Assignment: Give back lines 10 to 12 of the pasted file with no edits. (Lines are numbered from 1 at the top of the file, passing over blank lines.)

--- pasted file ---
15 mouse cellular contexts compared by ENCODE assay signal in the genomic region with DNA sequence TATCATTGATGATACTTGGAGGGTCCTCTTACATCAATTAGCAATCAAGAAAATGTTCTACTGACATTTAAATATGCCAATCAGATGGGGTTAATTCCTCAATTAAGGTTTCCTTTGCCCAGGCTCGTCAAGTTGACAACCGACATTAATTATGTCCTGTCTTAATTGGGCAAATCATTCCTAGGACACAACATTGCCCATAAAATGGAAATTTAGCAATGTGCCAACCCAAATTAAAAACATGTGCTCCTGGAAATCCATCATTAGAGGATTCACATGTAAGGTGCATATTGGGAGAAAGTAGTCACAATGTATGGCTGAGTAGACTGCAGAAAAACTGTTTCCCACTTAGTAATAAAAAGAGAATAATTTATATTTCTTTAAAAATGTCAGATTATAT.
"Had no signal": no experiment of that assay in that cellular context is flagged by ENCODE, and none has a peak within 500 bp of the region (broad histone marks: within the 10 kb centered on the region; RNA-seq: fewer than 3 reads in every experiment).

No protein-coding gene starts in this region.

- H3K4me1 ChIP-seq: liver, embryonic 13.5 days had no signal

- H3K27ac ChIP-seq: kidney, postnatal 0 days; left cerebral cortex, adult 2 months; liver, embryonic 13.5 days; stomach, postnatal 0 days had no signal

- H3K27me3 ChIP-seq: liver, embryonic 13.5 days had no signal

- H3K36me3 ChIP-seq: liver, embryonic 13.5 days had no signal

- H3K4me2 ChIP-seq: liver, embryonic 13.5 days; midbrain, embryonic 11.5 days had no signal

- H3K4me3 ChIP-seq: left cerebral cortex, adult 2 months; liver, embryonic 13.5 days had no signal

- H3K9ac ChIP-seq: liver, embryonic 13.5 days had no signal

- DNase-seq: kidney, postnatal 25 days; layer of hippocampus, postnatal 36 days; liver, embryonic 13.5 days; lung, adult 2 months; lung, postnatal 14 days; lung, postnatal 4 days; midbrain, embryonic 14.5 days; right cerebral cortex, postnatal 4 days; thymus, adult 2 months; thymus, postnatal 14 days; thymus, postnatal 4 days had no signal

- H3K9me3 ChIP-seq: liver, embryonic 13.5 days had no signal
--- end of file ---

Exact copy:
- H3K9ac ChIP-seq: liver, embryonic 13.5 days had no signal

- DNase-seq: kidney, postnatal 25 days; layer of hippocampus, postnatal 36 days; liver, embryonic 13.5 days; lung, adult 2 months; lung, postnatal 14 days; lung, postnatal 4 days; midbrain, embryonic 14.5 days; right cerebral cortex, postnatal 4 days; thymus, adult 2 months; thymus, postnatal 14 days; thymus, postnatal 4 days had no signal

- H3K9me3 ChIP-seq: liver, embryonic 13.5 days had no signal